|Publication number||US5729343 A|
|Application number||US 08/734,958|
|Publication date||Mar 17, 1998|
|Filing date||Oct 22, 1996|
|Priority date||Nov 16, 1995|
|Publication number||08734958, 734958, US 5729343 A, US 5729343A, US-A-5729343, US5729343 A, US5729343A|
|Inventors||Arun A. Aiyer|
|Original Assignee||Nikon Precision Inc.|
|Export Citation||BiBTeX, EndNote, RefMan|
|Patent Citations (17), Non-Patent Citations (2), Referenced by (23), Classifications (4), Legal Events (4)|
|External Links: USPTO, USPTO Assignment, Espacenet|
This application is a continuation-in-part of application Ser. No. 08/559,544, filed on Nov. 11, 1995, and now abandoned.
This invention relates to inspection apparatus and methods for thin film measurement, and more particularly to thin film reflectance techniques.
The manufacture of semiconductor chips typically involves the repeated imaging of multiple pattern layers on a wafer. Each image is printed on a film or coating to generate the desired pattern. To provide high quality manufacturing to tight tolerances, it is desirable to monitor and control film thickness.
Current techniques for measuring the film thickness over an entire wafer require a multitude of sequential point-by-point thin film reflectance measurements to cover an extended area of the wafer. For each point, the wafer is positioned, the point is illuminated, and the resulting combined intensity of the first and second surface reflections is measured. Depending on the thickness of the film, the reflections may interfere constructively or destructively, so that the measured signal may fall within a range between maximum and minimum possible intensities.
To calculate the film thickness, it has been necessary to determine reflectance from the film surface and the substrate surface. This approach requires that the optical indices of the film and substrate materials be known or estimated. The indices are then used in Fresnel's equation to calculate normalized reflected intensity values for the particular materials. However, in practice, these indices may vary slightly due to manufacturing variations, introducing errors into the film thickness calculation.
The disclosed embodiments provide improvements over existing systems by providing a film measurement apparatus having a stage with a support surface on which a substrate coated with a film may rest. An extended light source faces the stage, and an imager is aimed at the stage to capture the reflection of the light source. The imager includes a receiver upon which an image of at least an extended portion of the substrate may be generated, and a processor in communication with the imager is operable to calculate the thickness of the film at a plurality of locations. The stage may be tilted to empirically measure an average illumination and the contrast between interference fringes, avoiding theoretical estimates provided by Fresnel's equation.
FIG. 1 is a simplified side view of an apparatus according to a preferred embodiment of the invention.
FIG. 2 is an enlarged sectional side view of the embodiment of FIG. 1.
FIG. 1 shows a thin film measurement system 10 having a light source 12, a movable wafer support stage 14, a camera 16, and a computer 20. The light source 12 provides an extended diffuse source of substantially monochromatic light that shines downward onto a wafer 22 resting on the stage 14. The camera 16 is positioned on the opposite side of the stage from the light source so that it may view and record the image of the light source specularly reflected from the wafer. With the light source subtending a greater angle than the wafer as viewed from the camera, and being positioned at about the same angular elevation above the wafer surface as the camera, the entire surface of the wafer appears specularly illuminated to the camera.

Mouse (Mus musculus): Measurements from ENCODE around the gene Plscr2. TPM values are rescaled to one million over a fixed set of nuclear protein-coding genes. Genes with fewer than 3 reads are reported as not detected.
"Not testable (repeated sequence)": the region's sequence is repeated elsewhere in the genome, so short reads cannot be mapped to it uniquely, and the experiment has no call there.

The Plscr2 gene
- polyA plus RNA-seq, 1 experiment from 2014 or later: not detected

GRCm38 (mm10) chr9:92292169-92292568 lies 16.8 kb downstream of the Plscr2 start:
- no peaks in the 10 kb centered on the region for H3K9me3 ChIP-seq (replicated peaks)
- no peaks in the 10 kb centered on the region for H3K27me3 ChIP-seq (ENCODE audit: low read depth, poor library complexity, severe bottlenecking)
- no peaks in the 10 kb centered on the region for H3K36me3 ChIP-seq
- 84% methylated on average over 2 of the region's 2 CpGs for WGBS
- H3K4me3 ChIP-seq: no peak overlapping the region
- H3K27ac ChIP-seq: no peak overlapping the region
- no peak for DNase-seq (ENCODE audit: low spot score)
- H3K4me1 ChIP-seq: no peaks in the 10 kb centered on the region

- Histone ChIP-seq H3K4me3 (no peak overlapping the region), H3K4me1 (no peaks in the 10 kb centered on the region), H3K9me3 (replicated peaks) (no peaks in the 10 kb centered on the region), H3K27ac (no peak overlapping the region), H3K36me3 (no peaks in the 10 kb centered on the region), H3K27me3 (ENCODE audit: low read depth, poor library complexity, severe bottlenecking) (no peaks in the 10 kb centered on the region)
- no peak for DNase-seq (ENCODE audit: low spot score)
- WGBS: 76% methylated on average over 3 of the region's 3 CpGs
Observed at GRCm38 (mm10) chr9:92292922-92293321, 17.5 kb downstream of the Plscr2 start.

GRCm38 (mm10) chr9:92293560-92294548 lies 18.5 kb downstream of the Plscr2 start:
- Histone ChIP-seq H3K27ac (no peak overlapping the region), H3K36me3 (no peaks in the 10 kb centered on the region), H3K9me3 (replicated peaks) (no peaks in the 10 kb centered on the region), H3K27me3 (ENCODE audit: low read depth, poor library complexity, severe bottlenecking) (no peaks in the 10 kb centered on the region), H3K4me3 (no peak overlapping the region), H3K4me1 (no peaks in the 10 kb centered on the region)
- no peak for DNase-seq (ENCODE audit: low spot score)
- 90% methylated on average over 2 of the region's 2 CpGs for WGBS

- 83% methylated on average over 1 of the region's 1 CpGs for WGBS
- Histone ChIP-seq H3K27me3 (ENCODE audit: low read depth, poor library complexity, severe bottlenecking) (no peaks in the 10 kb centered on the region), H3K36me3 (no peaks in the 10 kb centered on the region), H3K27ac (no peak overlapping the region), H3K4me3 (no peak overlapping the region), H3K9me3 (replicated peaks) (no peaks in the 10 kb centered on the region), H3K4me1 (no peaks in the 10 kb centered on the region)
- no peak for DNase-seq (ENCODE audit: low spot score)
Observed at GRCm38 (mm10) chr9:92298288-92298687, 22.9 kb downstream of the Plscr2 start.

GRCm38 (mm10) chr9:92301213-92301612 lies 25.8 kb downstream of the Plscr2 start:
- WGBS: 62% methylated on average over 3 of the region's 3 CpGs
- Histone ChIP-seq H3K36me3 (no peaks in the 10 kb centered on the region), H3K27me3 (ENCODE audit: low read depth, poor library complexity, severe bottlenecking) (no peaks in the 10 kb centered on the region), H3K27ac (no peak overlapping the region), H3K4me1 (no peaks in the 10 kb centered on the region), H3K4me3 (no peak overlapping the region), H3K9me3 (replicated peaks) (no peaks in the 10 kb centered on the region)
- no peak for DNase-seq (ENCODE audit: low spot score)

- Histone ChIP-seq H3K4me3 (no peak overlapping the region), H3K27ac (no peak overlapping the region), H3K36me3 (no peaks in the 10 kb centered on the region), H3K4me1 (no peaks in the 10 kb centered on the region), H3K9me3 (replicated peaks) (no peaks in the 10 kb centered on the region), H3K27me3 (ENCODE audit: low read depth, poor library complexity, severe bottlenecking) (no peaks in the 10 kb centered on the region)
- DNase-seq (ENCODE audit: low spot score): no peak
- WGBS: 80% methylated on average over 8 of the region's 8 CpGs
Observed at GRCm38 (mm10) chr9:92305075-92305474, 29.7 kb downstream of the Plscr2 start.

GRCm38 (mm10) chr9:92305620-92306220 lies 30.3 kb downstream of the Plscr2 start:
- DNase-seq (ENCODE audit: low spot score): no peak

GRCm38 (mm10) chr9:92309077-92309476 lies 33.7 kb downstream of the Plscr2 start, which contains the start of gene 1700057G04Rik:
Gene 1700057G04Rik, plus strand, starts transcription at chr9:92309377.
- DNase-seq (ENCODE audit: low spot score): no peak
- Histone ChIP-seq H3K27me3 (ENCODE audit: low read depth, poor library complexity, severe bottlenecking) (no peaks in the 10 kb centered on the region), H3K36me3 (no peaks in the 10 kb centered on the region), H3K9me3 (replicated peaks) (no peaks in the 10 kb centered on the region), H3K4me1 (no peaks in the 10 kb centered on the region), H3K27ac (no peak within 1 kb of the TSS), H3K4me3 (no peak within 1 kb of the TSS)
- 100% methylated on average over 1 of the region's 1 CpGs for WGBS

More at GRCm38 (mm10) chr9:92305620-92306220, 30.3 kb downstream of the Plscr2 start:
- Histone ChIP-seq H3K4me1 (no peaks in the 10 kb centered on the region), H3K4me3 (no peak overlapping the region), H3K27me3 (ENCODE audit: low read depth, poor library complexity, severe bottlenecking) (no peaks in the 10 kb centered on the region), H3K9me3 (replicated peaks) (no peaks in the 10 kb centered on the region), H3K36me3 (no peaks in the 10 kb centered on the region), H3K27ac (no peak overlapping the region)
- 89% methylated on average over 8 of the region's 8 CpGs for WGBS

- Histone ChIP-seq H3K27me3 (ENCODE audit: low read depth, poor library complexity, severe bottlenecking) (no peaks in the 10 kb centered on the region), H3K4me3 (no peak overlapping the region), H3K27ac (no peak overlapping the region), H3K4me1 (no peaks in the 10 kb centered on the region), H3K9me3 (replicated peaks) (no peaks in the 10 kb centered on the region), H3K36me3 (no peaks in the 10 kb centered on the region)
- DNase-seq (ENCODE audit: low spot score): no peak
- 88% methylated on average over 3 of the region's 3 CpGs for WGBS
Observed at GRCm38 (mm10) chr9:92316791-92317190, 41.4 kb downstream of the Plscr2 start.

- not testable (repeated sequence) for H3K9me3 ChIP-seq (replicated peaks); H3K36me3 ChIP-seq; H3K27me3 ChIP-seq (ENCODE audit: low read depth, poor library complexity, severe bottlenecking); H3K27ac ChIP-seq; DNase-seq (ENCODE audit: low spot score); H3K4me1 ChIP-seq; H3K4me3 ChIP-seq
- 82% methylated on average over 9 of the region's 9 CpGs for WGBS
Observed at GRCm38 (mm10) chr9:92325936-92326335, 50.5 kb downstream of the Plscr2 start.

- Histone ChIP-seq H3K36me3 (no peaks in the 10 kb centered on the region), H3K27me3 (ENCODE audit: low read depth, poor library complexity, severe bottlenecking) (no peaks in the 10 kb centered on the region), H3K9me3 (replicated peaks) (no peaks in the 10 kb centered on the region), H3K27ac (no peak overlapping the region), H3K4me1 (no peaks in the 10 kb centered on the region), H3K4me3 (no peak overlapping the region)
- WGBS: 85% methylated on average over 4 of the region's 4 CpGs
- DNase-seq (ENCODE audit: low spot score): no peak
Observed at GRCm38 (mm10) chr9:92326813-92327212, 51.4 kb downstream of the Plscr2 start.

The light source includes a box 24 mounted on a support 26. Six fluorescent tubes 30 individually filtered or coated to transmit primarily green and UV light in the manner of a "black light" are evenly arrayed within the box. A window 32 covers a square opening in a major face of the box, and is about 40 cm on each side. The window includes a diffuser plate providing 120 degrees diffusion with less than ±5% uniformity variation to eliminate potential hot spots for each light tube 30. The window also includes a green filter, preferably transmitting at 546 nm with a bandwidth of about 20 nm. The light source is tilted so that the window faces somewhat downward, with a line perpendicular to the center of the window intersecting the center of the wafer 22.
The stage 14 includes a base 34 and a motorized movable wafer support 36 connected to and controlled by the computer 20 via a motor controller 40. The wafer support may be tilted about an axis perpendicular to the plane of the figure to vary the angle of incidence of light from the light source and may be laterally translated relative to the base for proper positioning, The wafer support 36 has a flat upper surface 42 upon which the wafer rests. The upper surface may include a number of small holes connected to a vacuum pump (not shown) to selectably secure a wafer to the stage for measurement.
The camera 16 has a lens 44 that focuses an image of the wafer 22 onto a film plane 46 occupied by a CCD 48 having a matrix of pixels. The CCD converts the image of the illuminated wafer into a bit map of data, with each pixel being assigned an intensity value corresponding to the apparent level of illumination of a small point or region of the wafer. The bit map data is transmitted to the computer 20 via line 50, so that the computer may make calculations based on the data as will be discussed below, and store or display the results. The stage may be contained within a clean enclosure (not shown), with the light source and/or the computer positioned outside the enclosure to minimize contamination of the wafer.